Today’s Five-Year Update is from Amanda Mortwedt Oh, who completed the LLM program in 2013. She enrolled at Fletcher directly after completing her JD and was able to apply the knowledge acquired through her Fletcher coursework immediately after graduating.
I’ve never felt as inspired or “at home” as when I’m with Fletcher alumni. This always amazes me, because the friendships I made with my LLM classmates and colleagues and other Fletcher students were so natural despite our many differences. To start with, we came from different countries and had vastly diverse journeys to Fletcher, but we all shared a common thread: a passionate desire to contribute to the world through international law and policy. I’ve never found that sense of a network anywhere else besides at Fletcher and among Fletcher alumni.
Since graduating in 2013, I’ve worked at the Committee for Human Rights in North Korea (HRNK), based in Washington, DC. HRNK is a nonpartisan, nonprofit organization that conducts research on North Korean human rights abuses and that advocates on behalf of more than 25 million North Koreans who are unable to speak for themselves because of Kim Jong-un’s totalitarian regime. Greg Scarlatoiu, F02, HRNK’s Executive Director (pictured below), is a Fletcher alumnus.
I’m now living and working in Seoul, South Korea, as a human rights attorney for HRNK. After Fletcher, I also became a judge advocate in the U.S. Army Reserve, where I currently provide legal support to United States forces in Korea.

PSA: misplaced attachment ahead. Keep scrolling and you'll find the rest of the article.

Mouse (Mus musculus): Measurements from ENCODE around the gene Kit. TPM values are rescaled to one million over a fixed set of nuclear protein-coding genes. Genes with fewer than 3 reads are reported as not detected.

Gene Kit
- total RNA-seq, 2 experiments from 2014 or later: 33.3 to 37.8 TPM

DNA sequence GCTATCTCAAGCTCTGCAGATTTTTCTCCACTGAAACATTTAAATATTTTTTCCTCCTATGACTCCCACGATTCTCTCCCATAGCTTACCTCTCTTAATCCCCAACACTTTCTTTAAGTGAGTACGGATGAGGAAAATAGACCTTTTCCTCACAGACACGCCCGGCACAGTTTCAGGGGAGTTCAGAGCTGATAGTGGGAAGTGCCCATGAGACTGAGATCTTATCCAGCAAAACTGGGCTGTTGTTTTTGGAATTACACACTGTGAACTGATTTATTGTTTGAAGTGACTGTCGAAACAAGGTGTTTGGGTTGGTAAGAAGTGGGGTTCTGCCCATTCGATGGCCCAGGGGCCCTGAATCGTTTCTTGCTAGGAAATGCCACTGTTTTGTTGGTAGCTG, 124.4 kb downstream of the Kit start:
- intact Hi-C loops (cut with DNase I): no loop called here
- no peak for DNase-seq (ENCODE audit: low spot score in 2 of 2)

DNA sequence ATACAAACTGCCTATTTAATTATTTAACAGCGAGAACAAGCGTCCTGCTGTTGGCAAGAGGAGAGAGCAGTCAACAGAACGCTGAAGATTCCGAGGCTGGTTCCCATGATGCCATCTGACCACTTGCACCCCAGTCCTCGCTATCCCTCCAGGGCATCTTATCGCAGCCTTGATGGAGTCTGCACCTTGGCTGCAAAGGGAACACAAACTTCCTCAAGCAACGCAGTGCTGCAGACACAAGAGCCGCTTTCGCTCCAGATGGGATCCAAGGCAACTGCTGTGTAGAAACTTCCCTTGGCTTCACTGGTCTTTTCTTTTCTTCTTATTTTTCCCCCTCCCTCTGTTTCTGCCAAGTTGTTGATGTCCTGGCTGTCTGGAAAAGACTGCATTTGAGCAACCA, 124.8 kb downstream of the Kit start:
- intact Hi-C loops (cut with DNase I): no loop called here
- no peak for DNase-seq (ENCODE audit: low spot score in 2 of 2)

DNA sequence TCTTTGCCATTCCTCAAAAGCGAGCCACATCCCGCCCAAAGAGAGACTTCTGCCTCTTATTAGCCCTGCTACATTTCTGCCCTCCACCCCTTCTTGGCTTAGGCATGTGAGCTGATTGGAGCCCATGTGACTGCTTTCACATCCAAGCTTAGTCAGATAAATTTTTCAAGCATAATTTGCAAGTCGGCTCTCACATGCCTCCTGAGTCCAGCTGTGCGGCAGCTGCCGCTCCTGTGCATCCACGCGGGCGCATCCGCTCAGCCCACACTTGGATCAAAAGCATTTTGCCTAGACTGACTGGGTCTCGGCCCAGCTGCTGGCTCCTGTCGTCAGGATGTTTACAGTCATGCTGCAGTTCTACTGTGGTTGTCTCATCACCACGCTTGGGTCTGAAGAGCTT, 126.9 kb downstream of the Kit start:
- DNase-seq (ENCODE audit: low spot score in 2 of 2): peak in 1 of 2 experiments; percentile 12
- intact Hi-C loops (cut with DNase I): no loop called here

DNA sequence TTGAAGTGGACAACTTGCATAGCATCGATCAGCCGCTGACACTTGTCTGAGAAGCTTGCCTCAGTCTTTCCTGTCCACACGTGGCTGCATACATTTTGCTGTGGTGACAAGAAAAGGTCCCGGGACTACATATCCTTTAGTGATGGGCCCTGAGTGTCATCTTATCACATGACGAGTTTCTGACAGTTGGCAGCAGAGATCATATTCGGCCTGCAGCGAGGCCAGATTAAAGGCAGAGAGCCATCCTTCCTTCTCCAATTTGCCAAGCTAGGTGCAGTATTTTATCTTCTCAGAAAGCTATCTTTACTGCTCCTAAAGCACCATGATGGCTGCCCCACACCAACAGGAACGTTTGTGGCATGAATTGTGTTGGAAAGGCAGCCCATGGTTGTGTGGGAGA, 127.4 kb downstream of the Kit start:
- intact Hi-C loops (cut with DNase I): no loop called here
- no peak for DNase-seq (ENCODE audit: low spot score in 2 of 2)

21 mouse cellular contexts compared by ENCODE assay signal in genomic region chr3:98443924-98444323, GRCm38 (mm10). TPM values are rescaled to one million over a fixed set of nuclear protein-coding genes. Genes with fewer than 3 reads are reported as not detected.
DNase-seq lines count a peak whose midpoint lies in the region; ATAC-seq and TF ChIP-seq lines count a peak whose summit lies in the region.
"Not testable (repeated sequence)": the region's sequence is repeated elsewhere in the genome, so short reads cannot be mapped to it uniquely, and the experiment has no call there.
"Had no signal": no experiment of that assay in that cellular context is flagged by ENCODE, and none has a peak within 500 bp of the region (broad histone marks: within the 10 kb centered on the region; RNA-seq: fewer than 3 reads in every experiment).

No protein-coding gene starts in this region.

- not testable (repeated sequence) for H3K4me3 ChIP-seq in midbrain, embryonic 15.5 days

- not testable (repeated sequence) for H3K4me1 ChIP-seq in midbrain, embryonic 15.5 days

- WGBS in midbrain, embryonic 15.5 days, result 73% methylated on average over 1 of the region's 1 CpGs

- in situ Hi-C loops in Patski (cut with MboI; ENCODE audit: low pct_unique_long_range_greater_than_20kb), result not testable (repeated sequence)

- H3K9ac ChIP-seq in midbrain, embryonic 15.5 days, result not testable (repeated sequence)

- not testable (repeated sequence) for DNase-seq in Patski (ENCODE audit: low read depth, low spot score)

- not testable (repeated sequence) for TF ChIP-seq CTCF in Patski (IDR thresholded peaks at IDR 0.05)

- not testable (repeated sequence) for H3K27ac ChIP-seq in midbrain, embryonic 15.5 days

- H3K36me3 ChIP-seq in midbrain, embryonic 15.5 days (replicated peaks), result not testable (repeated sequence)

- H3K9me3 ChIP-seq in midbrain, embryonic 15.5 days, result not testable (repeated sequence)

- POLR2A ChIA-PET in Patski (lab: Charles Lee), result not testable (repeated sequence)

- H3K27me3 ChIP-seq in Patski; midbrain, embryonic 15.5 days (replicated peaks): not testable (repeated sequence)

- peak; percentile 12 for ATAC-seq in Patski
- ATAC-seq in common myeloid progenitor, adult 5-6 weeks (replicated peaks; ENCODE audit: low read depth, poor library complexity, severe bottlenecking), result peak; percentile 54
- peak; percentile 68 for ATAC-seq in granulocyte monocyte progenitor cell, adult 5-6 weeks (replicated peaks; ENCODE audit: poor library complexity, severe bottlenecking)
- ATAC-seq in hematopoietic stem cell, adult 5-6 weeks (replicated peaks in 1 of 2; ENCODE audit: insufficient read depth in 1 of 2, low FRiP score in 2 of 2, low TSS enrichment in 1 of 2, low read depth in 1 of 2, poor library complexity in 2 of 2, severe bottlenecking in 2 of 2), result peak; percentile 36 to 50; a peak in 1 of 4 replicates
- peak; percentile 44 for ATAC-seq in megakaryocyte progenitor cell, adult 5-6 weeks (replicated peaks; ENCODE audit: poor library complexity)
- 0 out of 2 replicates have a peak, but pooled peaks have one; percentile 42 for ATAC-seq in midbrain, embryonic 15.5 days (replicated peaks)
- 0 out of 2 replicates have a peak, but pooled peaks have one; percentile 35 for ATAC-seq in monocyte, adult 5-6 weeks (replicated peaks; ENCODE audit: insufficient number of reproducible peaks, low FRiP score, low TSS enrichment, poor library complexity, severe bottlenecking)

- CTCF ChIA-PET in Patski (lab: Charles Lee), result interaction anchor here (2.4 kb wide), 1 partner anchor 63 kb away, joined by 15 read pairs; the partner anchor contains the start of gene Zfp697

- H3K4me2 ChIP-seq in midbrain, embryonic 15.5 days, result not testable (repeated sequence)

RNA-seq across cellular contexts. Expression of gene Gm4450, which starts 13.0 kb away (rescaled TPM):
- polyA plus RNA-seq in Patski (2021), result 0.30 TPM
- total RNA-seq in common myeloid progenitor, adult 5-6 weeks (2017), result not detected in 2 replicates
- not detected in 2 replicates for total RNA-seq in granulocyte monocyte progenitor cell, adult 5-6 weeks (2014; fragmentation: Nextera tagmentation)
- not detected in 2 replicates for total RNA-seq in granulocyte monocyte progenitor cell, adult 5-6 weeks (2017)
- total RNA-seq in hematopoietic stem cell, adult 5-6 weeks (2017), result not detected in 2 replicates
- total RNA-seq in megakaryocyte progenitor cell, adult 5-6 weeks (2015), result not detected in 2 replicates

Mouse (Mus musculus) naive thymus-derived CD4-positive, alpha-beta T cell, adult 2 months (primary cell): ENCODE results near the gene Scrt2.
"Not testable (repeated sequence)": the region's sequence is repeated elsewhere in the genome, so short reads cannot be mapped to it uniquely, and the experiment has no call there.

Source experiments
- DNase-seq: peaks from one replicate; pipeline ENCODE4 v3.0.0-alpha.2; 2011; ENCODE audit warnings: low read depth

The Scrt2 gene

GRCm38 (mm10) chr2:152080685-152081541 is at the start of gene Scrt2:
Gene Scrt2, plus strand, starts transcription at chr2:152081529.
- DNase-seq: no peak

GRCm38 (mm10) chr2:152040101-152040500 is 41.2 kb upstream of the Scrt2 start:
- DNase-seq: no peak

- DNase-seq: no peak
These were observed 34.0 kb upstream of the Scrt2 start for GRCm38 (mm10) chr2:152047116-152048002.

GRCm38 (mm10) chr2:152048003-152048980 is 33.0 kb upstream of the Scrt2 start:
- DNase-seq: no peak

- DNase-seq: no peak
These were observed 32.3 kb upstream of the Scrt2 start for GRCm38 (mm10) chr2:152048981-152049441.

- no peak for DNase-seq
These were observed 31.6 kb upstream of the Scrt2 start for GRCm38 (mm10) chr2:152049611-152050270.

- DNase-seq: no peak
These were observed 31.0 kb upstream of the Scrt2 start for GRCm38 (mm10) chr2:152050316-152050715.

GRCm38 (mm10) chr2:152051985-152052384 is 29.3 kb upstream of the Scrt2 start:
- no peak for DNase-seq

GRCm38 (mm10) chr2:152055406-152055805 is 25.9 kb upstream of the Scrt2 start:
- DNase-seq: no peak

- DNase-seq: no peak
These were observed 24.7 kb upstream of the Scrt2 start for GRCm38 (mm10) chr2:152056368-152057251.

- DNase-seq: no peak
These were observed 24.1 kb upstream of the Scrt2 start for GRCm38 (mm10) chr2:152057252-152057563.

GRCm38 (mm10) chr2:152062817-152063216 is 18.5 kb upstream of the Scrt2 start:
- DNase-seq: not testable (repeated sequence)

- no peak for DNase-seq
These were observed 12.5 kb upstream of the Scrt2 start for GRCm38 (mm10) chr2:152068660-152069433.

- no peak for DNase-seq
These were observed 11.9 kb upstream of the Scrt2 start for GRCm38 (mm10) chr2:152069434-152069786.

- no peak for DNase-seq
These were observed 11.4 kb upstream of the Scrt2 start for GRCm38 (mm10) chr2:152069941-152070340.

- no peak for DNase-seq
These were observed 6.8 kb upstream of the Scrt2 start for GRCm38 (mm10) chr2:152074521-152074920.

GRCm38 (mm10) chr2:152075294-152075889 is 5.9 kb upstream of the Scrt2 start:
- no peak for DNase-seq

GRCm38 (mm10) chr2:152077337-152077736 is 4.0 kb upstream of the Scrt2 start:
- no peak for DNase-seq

At HRNK, I manage a monitoring and documentation project that analyzes changes in Kim’s political prison camp system, where thousands of people are detained and tortured based, in part, on their perceived political loyalty to the regime and alleged political crimes. This project has produced five satellite imagery reports on the gulags and two reports on North Korea’s “hidden gulag.” In addition to satellite imagery, these publications feature testimony from former North Korean prisoners. Last October, I had the honor of contributing to David Hawk’s report, “The Parallel Gulag,” which was subsequently discussed in an opinion post by The Washington Post Editorial Board. I also had the privilege of working alongside longtime North Korea expert Robert Collins (pictured below, second from left) on HRNK’s “From Cradle to Grave: The Path of North Korean Innocents.”
Working for HRNK has provided incredible perspective and insight into the North Korean regime and its human rights abuses. Fletcher classes such as North Korea State and Society, International Criminal Justice, and Transitional Justice provided necessary preparation for this line of work. I was able to parlay my thesis on North Korea and transitional justice into meaningful work right away. During my first summer at HRNK, I prepared a report to the UN Commission of Inquiry on Human Rights in the DPRK (UN COI) discussing North Korea’s crimes against humanity — and in 2014, the UN COI found there was evidence to conclude crimes against humanity are taking place in North Korea.
Four years later, regrettably, crimes against humanity are ongoing in North Korea, perpetuated at the highest levels of the Kim regime. However, the pressure from both the international community and the United States on North Korea to improve its human rights situation has perhaps never been greater. I hope eventually to continue my Fletcher LLM thesis research to provide useful transitional justice considerations for the future of the Korean peninsula. Fletcher has played a transformative role in my journey over the last five years, and I am proud to be part of a network that makes the world a better place.